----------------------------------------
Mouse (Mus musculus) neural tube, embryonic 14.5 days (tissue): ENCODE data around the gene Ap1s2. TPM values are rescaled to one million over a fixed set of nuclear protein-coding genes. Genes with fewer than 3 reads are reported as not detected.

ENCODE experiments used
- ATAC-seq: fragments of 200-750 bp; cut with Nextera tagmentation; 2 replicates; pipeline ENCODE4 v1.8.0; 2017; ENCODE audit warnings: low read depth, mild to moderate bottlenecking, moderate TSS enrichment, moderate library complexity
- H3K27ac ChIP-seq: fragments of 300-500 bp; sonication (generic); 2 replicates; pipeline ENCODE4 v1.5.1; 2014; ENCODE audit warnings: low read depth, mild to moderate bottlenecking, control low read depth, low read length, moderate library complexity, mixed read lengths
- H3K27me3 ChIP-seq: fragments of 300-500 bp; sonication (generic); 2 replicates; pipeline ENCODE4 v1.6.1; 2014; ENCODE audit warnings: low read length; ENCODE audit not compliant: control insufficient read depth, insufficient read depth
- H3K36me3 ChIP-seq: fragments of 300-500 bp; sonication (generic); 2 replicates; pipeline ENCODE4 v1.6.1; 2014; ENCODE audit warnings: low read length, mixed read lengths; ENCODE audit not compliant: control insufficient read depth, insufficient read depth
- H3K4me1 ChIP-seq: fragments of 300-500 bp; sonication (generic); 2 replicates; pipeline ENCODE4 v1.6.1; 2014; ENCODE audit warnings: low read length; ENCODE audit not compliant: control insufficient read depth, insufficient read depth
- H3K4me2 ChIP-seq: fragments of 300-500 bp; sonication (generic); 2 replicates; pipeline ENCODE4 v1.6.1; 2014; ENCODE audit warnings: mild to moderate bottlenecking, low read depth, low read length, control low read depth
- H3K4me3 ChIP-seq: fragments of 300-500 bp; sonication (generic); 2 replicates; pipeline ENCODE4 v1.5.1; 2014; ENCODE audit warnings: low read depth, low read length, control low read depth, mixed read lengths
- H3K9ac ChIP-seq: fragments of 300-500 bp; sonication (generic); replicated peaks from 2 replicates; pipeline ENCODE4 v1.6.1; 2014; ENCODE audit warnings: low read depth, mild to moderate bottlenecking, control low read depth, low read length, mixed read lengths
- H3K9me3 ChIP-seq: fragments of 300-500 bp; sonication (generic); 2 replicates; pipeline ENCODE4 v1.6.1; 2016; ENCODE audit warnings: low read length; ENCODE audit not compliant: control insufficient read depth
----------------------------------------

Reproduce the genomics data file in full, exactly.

Mouse (Mus musculus) neural tube, embryonic 14.5 days (tissue): ENCODE data around the gene Ap1s2. TPM values are rescaled to one million over a fixed set of nuclear protein-coding genes. Genes with fewer than 3 reads are reported as not detected.

ENCODE experiments used
- ATAC-seq: fragments of 200-750 bp; cut with Nextera tagmentation; 2 replicates; pipeline ENCODE4 v1.8.0; 2017; ENCODE audit warnings: low read depth, mild to moderate bottlenecking, moderate TSS enrichment, moderate library complexity
- H3K27ac ChIP-seq: fragments of 300-500 bp; sonication (generic); 2 replicates; pipeline ENCODE4 v1.5.1; 2014; ENCODE audit warnings: low read depth, mild to moderate bottlenecking, control low read depth, low read length, moderate library complexity, mixed read lengths
- H3K27me3 ChIP-seq: fragments of 300-500 bp; sonication (generic); 2 replicates; pipeline ENCODE4 v1.6.1; 2014; ENCODE audit warnings: low read length; ENCODE audit not compliant: control insufficient read depth, insufficient read depth
- H3K36me3 ChIP-seq: fragments of 300-500 bp; sonication (generic); 2 replicates; pipeline ENCODE4 v1.6.1; 2014; ENCODE audit warnings: low read length, mixed read lengths; ENCODE audit not compliant: control insufficient read depth, insufficient read depth
- H3K4me1 ChIP-seq: fragments of 300-500 bp; sonication (generic); 2 replicates; pipeline ENCODE4 v1.6.1; 2014; ENCODE audit warnings: low read length; ENCODE audit not compliant: control insufficient read depth, insufficient read depth
- H3K4me2 ChIP-seq: fragments of 300-500 bp; sonication (generic); 2 replicates; pipeline ENCODE4 v1.6.1; 2014; ENCODE audit warnings: mild to moderate bottlenecking, low read depth, low read length, control low read depth
- H3K4me3 ChIP-seq: fragments of 300-500 bp; sonication (generic); 2 replicates; pipeline ENCODE4 v1.5.1; 2014; ENCODE audit warnings: low read depth, low read length, control low read depth, mixed read lengths
- H3K9ac ChIP-seq: fragments of 300-500 bp; sonication (generic); replicated peaks from 2 replicates; pipeline ENCODE4 v1.6.1; 2014; ENCODE audit warnings: low read depth, mild to moderate bottlenecking, control low read depth, low read length, mixed read lengths
- H3K9me3 ChIP-seq: fragments of 300-500 bp; sonication (generic); 2 replicates; pipeline ENCODE4 v1.6.1; 2016; ENCODE audit warnings: low read length; ENCODE audit not compliant: control insufficient read depth